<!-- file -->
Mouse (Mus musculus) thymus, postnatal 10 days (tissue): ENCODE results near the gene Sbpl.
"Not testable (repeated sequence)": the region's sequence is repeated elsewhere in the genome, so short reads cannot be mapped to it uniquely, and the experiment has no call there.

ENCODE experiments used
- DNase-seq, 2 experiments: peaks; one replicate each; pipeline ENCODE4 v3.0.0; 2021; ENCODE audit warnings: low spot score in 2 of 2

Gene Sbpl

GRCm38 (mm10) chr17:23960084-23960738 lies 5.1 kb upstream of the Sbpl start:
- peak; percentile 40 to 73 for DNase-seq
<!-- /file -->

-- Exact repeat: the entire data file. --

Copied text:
Mouse (Mus musculus) thymus, postnatal 10 days (tissue): ENCODE results near the gene Sbpl.
"Not testable (repeated sequence)": the region's sequence is repeated elsewhere in the genome, so short reads cannot be mapped to it uniquely, and the experiment has no call there.

ENCODE experiments used
- DNase-seq, 2 experiments: peaks; one replicate each; pipeline ENCODE4 v3.0.0; 2021; ENCODE audit warnings: low spot score in 2 of 2

Gene Sbpl

GRCm38 (mm10) chr17:23960084-23960738 lies 5.1 kb upstream of the Sbpl start:
- peak; percentile 40 to 73 for DNase-seq